Dinner was a time of catching up, and we stayed around the table until nearly time for church. "Let's get this straight," asked Jeanette. "This service is carols, and Bob participates?"
"I'll sleep through the carols. Just wake me for the voting." The service is "Lections and Carols." Only Bob thinks that a pun on "elections" was ever funny. Which means that he thinks it is funny every year.
"Just hope, Jeanette," I said, "that Bob thinks you are a joke." This brought distraught looks from my parents. "Bob has never abandoned a joke."
"What ingratitude," Bob replied, "towards the man who taught you to stick out your tongue and touch your nose." The truth is that having a brother with a third-grade sense of humor was fun in the first two grades. It was embarrassing well before I got to junior high.
Jeanette was watching this as if it were an entertainment put on for her enjoyment. To a certain extent it was. We would still have been sparring in her absence, but it was great to have an audience who hadn't heard it all before.
We, even Bob despite the jokes, sang; we heard the story. Preparation was over, it was Christmas. Dad and Mom each offered a few people rides home in the van, separately. We turned out to be a tight fit, and Jeanette sat on Bob's lap. I sat beside them and felt like I was in some sort of magnetic field. Jeanette was definitely besotted again, and this time Bob was as well. The waves reaching me were only partly those of desire. When the second family was dropped off, I told Jeanette, "You can get off his lap now," before switching seats.
"No, I can't" she responded, but she did.
Mom and Dad shooed the rest of us off to bed. Stockings are as much a part of our Christmas as carols or the tree. I stripped and put on my nightie. Then I lay there with my ears twitching. The sounds from the next room were domestic rather than erotic for a while. Then Bob said, "I'll help." Jeanette murmured something too low for me to hear. Bob responded, "And a filthy mind is a terrible thing to waste." There was more movement before Bob said, "Are you sure?"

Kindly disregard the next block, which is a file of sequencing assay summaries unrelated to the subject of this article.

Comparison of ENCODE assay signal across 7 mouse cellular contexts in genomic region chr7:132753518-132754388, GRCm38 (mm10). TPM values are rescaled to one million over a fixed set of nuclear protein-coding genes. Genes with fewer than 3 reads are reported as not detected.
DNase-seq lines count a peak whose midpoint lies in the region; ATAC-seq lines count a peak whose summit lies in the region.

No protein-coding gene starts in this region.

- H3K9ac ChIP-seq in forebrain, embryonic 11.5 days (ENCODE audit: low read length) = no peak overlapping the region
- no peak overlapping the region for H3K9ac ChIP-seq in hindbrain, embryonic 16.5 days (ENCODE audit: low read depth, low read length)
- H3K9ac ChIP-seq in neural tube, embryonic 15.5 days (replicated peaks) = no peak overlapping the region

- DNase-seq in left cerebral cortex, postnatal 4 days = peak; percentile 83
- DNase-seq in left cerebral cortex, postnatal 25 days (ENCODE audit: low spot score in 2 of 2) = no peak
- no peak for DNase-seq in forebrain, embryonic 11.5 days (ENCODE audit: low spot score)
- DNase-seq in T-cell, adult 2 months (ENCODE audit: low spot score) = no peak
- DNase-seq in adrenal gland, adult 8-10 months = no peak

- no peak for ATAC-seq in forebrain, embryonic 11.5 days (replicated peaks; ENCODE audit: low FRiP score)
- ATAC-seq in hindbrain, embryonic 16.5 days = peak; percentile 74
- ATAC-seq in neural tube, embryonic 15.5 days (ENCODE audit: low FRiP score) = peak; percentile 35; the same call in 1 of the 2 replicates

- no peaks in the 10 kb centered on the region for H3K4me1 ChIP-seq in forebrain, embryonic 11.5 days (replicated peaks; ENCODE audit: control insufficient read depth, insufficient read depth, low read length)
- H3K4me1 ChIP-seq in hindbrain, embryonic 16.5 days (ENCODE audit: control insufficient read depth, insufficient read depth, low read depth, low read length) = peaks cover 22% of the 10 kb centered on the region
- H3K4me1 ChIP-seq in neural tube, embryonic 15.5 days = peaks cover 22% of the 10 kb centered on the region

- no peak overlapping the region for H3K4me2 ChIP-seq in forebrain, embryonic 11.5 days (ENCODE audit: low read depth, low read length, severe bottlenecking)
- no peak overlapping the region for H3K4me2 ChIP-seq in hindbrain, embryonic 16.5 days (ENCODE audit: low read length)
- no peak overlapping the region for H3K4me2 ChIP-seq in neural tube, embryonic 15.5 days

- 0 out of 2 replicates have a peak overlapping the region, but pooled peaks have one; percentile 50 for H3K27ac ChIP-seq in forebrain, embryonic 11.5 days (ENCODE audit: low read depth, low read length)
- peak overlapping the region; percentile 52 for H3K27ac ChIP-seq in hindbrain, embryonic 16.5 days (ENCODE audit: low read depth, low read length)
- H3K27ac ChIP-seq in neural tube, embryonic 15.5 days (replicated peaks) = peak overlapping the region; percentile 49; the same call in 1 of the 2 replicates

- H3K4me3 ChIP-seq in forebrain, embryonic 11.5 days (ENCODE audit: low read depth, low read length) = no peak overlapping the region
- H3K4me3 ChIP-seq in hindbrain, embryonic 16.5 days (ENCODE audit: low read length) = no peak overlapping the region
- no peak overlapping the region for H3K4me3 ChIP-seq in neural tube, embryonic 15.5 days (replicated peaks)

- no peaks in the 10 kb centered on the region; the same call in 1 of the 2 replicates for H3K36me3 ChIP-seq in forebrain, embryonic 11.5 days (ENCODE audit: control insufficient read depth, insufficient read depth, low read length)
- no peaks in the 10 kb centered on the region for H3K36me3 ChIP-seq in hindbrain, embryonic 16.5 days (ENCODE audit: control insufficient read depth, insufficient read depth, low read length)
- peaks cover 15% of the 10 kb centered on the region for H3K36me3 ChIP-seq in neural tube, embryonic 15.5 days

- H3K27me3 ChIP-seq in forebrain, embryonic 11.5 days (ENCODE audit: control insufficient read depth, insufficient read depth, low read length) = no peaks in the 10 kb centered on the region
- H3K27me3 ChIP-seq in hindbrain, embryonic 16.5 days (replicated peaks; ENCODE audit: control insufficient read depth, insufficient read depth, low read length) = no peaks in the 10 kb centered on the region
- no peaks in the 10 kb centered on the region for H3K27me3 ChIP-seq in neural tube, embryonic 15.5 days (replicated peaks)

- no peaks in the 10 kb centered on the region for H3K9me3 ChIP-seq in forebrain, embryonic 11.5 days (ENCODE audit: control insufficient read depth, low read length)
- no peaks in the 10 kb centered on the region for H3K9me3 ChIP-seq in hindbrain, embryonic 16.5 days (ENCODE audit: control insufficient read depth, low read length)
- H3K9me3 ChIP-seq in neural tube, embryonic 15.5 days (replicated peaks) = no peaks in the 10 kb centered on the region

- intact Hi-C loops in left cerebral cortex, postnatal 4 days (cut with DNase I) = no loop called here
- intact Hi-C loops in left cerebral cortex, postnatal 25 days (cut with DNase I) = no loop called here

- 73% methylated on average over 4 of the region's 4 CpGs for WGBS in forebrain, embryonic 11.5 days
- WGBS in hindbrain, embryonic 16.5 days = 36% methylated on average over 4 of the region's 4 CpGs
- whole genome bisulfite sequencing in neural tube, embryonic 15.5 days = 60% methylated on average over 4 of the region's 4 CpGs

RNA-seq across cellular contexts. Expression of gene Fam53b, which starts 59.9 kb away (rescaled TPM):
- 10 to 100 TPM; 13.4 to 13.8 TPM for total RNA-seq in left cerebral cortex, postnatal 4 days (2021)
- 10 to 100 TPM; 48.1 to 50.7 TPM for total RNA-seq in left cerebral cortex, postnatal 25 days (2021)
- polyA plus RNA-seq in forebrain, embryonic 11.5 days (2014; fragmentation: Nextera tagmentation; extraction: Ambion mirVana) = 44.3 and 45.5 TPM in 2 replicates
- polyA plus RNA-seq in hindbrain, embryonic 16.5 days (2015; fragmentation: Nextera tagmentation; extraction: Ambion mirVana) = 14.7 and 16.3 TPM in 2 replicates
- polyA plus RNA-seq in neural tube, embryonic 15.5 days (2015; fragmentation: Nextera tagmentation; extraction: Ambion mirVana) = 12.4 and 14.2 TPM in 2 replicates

"I've had my foreplay," Jeanette replied. "I need you now." I pulled my nightie up to my neck while I listened to some stirrings.
"God, yes," said Bob. "You're absolutely drenched." She wasn't the only one. I stroked my groove. As the bed springs began to sing, I timed my strokes to theirs. "Love," Bob said on one stroke. "You," he said on the next. "Love, ... you. Love, ... you. Love. Love. Love, ... you."
Jeanette's response, at first, was a low humming. It was driven from her by every stroke. Then she started to say, "Oh, ... yes," with the strokes. Meanwhile, I was tickling my nipples with one hand and rubbing my clitoris with the other.
"Ah?" Jeanette was sounding tonal again. It was almost as if she were singing.
"Ohhh!" Some grunts from Bob and an irregular shaking of the bed. "Yesss!" That last word from Jeanette pushed me over. I think it would have done so if I hadn't been touching myself at all. It was the most satisfied sound possible.
I didn't hear what happened for a while.
"I do love you," said Bob, "desperately." I almost laughed aloud, and forgave Jeanette her smile. There were some confusing bed sounds and then murmurs too soft to hear.
I felt a little guilty, both for masturbating -- whatever mother says about natural -- and for eavesdropping. I felt much more jealous. Not only had Jeanette got more satisfaction in this one day than I have in the past two years, but she was falling asleep cuddled in the arms of the man she loved. On the other hand, that man was Bob. That night, however, I wanted a cuddle. I probably would have settled for Bob.